Table of Contents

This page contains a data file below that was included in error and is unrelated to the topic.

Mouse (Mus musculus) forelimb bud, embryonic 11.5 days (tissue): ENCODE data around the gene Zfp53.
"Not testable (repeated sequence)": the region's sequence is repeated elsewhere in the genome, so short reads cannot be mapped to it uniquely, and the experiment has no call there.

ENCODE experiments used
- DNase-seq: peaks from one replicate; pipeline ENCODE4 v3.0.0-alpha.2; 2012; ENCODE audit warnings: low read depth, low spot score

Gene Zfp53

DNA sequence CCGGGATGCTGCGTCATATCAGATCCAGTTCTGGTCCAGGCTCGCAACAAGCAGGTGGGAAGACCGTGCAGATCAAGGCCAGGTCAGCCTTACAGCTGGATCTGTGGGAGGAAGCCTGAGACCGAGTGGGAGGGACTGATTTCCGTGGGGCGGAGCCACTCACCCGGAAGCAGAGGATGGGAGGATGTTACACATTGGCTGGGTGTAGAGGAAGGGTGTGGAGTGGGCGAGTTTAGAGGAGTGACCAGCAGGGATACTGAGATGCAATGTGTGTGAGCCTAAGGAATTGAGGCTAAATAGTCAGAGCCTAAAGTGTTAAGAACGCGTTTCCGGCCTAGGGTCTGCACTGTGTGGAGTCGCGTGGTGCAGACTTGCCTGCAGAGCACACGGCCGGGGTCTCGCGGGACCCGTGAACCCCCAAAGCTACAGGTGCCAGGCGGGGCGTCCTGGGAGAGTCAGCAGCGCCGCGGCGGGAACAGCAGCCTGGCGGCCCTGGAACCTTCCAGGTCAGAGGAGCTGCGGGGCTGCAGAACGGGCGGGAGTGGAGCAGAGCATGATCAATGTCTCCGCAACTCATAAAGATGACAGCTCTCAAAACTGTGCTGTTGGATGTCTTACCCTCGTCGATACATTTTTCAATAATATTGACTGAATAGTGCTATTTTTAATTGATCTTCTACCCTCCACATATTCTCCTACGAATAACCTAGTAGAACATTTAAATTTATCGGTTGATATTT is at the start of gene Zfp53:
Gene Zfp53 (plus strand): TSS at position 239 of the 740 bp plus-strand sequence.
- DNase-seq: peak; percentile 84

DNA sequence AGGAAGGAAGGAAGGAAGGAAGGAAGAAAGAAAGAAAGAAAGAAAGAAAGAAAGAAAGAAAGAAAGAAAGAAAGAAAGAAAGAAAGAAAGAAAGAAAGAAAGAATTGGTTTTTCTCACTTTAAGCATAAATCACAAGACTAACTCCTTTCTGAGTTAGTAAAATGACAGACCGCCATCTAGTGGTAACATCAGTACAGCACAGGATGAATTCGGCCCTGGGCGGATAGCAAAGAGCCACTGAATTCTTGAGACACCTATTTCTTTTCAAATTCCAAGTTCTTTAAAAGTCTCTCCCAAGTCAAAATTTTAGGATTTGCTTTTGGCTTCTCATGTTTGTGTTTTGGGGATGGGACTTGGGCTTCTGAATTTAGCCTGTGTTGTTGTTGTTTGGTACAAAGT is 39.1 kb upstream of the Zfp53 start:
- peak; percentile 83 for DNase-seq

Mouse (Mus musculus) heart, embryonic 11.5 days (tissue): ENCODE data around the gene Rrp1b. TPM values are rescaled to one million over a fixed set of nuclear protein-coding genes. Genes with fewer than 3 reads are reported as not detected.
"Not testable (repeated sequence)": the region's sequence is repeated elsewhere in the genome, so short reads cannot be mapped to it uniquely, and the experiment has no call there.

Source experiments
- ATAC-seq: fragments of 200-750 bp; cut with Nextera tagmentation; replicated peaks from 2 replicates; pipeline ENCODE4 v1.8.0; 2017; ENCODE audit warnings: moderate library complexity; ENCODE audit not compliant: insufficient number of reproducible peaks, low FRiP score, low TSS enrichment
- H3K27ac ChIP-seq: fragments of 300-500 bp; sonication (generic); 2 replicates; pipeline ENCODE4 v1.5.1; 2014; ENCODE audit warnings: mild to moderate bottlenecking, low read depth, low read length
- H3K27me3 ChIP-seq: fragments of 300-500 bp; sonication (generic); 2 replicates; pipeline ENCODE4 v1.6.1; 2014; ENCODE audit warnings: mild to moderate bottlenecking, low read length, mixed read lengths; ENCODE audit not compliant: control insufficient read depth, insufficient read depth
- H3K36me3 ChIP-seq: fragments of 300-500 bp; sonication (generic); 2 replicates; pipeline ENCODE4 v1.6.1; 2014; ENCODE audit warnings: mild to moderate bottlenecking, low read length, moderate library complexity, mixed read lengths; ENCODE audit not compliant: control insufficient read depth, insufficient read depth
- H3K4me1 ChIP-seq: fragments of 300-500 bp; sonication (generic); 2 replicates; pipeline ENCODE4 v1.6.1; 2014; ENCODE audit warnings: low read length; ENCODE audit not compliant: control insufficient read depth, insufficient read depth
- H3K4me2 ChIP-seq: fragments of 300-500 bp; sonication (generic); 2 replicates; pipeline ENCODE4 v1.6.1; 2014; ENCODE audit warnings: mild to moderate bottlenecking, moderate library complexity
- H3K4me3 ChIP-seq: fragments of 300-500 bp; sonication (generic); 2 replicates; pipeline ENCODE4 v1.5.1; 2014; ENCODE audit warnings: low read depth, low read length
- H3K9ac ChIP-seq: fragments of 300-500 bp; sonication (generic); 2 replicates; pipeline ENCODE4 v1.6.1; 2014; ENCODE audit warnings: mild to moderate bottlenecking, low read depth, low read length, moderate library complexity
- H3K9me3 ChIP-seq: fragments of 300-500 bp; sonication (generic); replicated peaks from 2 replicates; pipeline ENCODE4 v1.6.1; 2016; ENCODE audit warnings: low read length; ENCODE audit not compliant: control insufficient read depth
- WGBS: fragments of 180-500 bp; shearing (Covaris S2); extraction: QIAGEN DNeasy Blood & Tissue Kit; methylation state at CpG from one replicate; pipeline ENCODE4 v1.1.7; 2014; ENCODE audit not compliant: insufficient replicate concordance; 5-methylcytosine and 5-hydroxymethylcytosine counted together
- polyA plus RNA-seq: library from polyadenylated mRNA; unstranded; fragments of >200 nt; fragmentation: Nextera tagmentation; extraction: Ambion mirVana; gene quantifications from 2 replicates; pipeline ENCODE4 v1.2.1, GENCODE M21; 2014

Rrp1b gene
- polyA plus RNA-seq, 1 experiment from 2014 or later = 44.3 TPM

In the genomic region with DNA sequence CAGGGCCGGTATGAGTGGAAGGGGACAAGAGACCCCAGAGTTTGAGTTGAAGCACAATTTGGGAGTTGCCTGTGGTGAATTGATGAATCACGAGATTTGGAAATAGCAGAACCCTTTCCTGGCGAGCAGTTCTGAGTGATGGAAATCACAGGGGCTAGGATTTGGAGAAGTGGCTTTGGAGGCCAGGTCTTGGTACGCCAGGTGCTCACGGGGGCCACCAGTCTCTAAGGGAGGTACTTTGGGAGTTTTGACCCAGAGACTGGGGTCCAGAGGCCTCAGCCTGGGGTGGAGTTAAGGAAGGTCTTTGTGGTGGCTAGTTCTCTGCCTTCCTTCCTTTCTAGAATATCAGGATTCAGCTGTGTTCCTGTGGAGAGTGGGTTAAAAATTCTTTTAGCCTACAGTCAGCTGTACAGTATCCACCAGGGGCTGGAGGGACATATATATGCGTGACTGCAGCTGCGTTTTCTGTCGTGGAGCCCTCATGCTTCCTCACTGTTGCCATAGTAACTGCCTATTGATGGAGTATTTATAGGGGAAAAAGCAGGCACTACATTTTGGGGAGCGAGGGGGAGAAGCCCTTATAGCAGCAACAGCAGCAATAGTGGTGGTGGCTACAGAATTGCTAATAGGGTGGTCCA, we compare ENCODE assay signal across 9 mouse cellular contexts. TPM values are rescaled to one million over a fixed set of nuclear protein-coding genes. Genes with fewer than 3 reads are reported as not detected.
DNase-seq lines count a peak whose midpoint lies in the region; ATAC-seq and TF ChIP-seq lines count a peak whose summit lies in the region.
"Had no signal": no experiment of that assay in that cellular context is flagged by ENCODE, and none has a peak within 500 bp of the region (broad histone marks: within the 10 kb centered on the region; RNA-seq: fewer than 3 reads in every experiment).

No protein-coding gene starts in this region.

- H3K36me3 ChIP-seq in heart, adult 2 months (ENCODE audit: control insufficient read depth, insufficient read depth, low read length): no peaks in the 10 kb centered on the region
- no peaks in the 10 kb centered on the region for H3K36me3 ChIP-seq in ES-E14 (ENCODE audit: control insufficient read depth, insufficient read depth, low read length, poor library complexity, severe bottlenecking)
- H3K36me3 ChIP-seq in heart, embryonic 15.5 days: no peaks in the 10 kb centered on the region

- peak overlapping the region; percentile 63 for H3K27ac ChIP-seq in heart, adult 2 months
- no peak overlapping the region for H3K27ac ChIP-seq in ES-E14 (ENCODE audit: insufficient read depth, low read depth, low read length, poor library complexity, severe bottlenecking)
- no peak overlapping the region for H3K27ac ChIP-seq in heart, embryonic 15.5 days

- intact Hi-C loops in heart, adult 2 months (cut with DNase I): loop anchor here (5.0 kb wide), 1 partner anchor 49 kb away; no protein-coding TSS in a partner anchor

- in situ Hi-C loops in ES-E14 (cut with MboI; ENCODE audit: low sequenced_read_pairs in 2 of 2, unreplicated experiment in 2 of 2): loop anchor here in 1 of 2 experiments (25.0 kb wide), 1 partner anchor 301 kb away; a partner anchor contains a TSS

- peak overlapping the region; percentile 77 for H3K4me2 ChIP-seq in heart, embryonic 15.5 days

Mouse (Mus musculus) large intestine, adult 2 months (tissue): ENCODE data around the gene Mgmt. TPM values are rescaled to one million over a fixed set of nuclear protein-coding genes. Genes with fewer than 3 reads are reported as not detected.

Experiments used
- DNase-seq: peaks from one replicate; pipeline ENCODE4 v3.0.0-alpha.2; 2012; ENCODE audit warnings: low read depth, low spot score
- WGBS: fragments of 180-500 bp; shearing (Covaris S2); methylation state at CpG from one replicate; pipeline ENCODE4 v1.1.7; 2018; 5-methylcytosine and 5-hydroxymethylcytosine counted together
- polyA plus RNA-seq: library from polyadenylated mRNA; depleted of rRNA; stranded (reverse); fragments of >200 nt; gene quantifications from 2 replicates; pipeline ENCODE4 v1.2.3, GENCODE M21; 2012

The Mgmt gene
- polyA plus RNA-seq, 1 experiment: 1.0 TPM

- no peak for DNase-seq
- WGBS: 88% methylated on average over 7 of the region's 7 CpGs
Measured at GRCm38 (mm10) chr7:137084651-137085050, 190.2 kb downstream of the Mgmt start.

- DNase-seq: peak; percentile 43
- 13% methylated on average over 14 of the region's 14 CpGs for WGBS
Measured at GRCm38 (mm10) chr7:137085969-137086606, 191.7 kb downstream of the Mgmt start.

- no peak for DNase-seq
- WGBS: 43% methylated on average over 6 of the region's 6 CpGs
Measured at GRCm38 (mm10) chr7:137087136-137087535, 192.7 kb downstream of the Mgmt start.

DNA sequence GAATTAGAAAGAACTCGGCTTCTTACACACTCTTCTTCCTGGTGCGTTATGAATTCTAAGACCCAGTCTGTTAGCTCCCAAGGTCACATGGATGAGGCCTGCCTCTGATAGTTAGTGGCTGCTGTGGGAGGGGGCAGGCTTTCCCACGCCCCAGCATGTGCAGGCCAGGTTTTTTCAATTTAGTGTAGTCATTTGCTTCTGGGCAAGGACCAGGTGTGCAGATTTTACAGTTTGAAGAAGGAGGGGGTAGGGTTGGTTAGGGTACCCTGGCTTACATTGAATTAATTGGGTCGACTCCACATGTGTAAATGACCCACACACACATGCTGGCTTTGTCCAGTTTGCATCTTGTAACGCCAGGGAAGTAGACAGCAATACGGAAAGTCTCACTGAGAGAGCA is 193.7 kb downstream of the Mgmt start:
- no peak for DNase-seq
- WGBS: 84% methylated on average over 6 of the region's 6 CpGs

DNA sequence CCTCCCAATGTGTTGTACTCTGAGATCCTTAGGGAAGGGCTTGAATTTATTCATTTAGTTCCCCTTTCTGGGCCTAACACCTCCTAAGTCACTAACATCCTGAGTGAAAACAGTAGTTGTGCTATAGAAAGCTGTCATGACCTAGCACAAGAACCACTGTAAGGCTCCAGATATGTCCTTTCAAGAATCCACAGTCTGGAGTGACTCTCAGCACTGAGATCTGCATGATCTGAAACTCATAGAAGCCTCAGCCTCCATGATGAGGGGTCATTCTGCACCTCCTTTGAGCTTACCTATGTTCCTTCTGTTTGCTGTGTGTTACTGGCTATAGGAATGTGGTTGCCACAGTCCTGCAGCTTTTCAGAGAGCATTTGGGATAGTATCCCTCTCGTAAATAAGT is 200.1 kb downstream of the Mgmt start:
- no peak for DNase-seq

1. Are Food Grade Lubricants of lower quality than standard industrial counterparts? Some people believe FG lubricants would provide a shorter lubrication interval or a much shorter service life. Some others think FG lubricants are not resistant to higher or lower temperatures and are not compatible with plastics and elastomers. Nothing could be further from the truth. FG approved lubricants’ base oils and additives have been developed to be as good as their conventional industrial counterparts. For this reason a good FG lubricant can have the same positive impact on productivity and costs as their standard industrial counterparts. 2. Are there enough Food-grade lubricants available for all lubrication applications? Another misconception about FG lubricants is that the existing range is limited and thus non-FG approved lubricants would still have to be applied in the area, which would entail additional safety problems and administrative burdens. All types of lubricants, from dry lubricants to thread pastes, are now available in food variants. JAX offers a very wide range of FG lubricants for all your applications. 3. Do I have to use Food-Grade lubricants for all lubrication points? In a production environment we often find a variety of different lubrication points. Some are located in the immediate vicinity of the food processing process and others are further away from it. A general misconception is that the lubrication points that are remote do not need to be lubricated with a FG lubricant. This is not correct. According to European legislation, food processors are required to draw up an HACCP plan; which should identify all possible food-safety hazards and how the risks are identified and controlled. This includes the risk of contamination from the use of the wrong lubricants. The best way to avoid these risks is to use only approved food grade lubricants in all your plant. 4. The American FDA food safety lubricants test The United States Food and Drug Administration (FDA) is the federal government agency of the United States that controls the quality of food and medicine in a broad sense. Lubricants, however, are not included, because they are non-food compounds. If they wish, manufacturers can use it so that the lubricants are inspected according to the requirements of the FDA, among others in the NSF International organization. This organization checks the lubricant based on the regulations of 21 CFR §178.3570. Upon acceptance, the product receives an NSF H1 registration, as proof that the product is suitable as a lubricant for incidental food contact. 5. Are Food Grade Lubricants Breeding Grounds For Microbial Contamination? JAX has been a pioneer in the field of food-safe lubricants for over 60 years. They were the first to introduce food-grade lubricants to the market in 1962, approved by the United States Department of Agriculture. These lubricants are NSF approved and have an H1. Some of them have even a 3H approval that allows them to come into direct contact with food. All the JAX NSF H1 certified FG lubricants contain the JAX proprietary Micronox anti-bacterial preservative. JAX has developed and patented Micronox, which protects the lubricants against microbacterial contamination and degradation. The use of food-grade lubricants only avoids the danger of contamination.